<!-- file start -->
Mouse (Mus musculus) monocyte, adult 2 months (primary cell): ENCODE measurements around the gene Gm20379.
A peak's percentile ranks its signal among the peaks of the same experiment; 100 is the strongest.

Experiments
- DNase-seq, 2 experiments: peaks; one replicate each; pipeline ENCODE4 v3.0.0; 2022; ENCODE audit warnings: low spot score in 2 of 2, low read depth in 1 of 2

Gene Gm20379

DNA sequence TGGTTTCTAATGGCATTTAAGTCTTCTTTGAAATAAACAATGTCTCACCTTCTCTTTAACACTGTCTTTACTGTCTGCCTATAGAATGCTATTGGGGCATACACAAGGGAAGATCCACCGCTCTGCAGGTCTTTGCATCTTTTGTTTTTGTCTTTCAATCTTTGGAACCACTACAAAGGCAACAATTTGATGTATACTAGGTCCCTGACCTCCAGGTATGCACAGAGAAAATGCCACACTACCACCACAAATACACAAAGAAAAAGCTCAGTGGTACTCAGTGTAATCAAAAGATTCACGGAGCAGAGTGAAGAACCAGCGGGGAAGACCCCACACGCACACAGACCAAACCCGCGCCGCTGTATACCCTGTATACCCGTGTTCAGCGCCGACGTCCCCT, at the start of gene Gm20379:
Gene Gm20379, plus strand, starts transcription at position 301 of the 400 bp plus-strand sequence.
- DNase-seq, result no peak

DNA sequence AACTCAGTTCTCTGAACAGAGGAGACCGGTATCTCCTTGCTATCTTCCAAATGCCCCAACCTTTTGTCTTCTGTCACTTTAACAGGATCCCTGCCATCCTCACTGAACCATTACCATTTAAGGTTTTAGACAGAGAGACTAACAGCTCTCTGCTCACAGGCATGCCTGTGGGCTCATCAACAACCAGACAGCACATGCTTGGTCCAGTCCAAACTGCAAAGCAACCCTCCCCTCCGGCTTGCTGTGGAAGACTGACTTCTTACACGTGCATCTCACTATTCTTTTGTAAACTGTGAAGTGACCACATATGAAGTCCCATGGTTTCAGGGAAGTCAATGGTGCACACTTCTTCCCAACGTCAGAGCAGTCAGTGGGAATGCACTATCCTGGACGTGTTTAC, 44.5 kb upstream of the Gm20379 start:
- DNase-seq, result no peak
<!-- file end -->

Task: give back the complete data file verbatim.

Mouse (Mus musculus) monocyte, adult 2 months (primary cell): ENCODE measurements around the gene Gm20379.
A peak's percentile ranks its signal among the peaks of the same experiment; 100 is the strongest.

Experiments
- DNase-seq, 2 experiments: peaks; one replicate each; pipeline ENCODE4 v3.0.0; 2022; ENCODE audit warnings: low spot score in 2 of 2, low read depth in 1 of 2

Gene Gm20379

DNA sequence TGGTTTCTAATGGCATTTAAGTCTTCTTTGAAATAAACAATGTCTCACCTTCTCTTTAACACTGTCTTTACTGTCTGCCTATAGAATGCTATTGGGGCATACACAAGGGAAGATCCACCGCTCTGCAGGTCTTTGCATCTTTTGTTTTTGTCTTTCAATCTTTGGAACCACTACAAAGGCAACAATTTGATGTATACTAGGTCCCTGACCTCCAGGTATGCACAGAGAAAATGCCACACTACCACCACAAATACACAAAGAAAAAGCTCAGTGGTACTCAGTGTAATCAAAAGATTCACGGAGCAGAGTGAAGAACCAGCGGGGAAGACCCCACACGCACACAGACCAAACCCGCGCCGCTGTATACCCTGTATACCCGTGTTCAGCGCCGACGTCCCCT, at the start of gene Gm20379:
Gene Gm20379, plus strand, starts transcription at position 301 of the 400 bp plus-strand sequence.
- DNase-seq, result no peak

DNA sequence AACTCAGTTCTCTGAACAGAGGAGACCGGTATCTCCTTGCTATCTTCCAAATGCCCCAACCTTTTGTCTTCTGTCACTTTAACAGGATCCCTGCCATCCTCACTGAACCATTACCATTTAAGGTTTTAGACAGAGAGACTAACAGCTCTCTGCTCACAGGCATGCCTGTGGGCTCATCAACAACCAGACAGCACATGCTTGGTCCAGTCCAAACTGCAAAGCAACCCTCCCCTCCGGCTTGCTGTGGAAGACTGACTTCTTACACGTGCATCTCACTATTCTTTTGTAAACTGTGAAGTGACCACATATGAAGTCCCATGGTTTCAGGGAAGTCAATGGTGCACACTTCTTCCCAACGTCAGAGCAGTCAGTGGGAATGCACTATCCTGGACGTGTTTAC, 44.5 kb upstream of the Gm20379 start:
- DNase-seq, result no peak